Radiohead are great musicians
Nobody, and I mean nobody, gives Radiohead a bad review. In fact, anything short of awe is considered to be a bad review when it comes to this Oxford band.
This is partly because frontman Thom Yorke is considered to be so brilliant that if you find the music slightly… how shall I put it?… pretentious, then you’re the oaf in the neighbourhood fit for the Blink 182, Sum 41 fare. But there’s another reason why Radiohead are to rock music what Andy Warhol is to soup cans: they’re great musicians.
Radiohead’s latest album Hail To The Thief (Capitol) doesn’t have masterpieces like, say, the staggering beautiful Karma Police from OK Computer. But neither does it have the uber-Zen hogwash of their last two albums, Kid A and Amnesiac.
We are told by Yorke that the band “didn’t start out to make a protest record at all”. But then, if you name your album after a book about President Bush’s ‘thieving’ presidential victory (Danny Schechter’s Mediocracy 2000: Hail To The Thief) and top it up with messages that make Arundhati Roy look like a blood-sucking capitalist pig, it does seem that your songs are being dished out specifically for the anti-globalisation muffins.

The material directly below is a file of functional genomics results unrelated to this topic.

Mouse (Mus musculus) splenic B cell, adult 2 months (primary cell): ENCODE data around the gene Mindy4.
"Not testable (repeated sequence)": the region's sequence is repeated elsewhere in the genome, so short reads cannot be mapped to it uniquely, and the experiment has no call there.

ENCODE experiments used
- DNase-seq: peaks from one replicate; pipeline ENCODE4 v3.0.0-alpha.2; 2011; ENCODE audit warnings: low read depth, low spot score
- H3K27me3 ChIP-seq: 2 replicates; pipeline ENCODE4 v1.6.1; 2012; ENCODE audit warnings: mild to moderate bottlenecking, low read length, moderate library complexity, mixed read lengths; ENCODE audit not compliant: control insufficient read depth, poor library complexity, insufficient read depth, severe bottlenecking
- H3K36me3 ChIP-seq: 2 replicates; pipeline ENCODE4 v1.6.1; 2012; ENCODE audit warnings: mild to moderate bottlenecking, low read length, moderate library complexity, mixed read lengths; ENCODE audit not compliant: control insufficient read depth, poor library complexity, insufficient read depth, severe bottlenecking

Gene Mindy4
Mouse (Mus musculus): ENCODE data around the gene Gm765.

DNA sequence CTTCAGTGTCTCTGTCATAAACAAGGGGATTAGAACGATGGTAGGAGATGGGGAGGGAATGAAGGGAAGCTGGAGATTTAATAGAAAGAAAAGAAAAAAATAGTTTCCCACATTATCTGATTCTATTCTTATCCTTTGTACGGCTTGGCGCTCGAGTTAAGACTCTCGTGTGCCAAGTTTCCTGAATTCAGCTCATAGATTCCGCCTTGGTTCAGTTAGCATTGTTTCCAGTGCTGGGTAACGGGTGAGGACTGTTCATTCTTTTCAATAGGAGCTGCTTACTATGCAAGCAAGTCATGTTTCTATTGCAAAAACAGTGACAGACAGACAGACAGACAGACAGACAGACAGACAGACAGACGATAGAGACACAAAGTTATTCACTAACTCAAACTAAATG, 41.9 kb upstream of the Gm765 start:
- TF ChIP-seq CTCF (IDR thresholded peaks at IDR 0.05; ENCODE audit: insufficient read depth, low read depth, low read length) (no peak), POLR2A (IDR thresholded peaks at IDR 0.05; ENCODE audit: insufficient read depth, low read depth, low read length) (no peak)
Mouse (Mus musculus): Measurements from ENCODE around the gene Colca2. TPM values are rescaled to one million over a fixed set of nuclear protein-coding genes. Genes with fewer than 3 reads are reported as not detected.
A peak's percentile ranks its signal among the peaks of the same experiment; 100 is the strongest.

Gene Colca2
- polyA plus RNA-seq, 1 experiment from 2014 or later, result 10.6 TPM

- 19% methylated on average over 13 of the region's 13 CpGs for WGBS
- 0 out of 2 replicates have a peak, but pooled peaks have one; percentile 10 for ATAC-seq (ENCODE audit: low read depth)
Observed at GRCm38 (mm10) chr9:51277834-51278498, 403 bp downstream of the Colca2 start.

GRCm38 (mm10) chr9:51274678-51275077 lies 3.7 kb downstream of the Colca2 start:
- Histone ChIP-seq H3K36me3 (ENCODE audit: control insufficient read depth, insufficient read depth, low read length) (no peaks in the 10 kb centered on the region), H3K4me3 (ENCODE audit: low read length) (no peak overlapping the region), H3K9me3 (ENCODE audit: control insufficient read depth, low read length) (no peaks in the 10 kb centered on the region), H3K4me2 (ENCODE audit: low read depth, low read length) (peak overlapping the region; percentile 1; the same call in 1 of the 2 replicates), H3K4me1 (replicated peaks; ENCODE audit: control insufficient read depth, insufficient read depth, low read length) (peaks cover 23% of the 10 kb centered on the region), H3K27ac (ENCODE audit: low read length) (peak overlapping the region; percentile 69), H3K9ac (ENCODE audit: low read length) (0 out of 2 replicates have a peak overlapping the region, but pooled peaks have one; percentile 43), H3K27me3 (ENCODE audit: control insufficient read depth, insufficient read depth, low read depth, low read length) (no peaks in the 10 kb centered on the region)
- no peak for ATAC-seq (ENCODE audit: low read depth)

So what about the music? The languid, other-worldy Sail To The Moon is Edith Piaf on Glastonbury sauce, while We Suck Young Blood, with its slow, menacing hand-claps, is straight out of a Kurt Weill cabaret.
A Punch-Up At A Wedding starts with a single guitar line buzzing into Donald Fagen-ish piano with Yorke’s voice wailing all over. (“You had the pointless snide remarks/ Of hammerheaded sharks” is a great line!)
Only a band like Radiohead has songs like The Gloaming (Old English word for ‘twilight’) and Myxamatosis (an infectious and fatal disease that can strike rabbits) – the former marked by a tidal wave of sound, the latter by heavy 70s-style guitar-buzz that reminds us of Jimmy Page scraping his Les Paul with a violin bow.
There’s some technobabble (as in music style, not jargon) in Backdrifts, while in I Will, guitarist Jonny Greenwood picks up the cue from U2’s The Edge with his serrated guitaring. There There, the longest song in the album, changes gear thrice, with Yorke and Co. turning a dirge into a semi-boogie that ends in heavily infested backbeat.
This is an album whose essence comes from an age when albums were greater than the sum of songs. I’m not Dostoyevsky, but Hail To The Thief is something dark and shiny with immaculate arrangements and a barrage of sighs and world-weary groans. And no, none of the songs are hummable.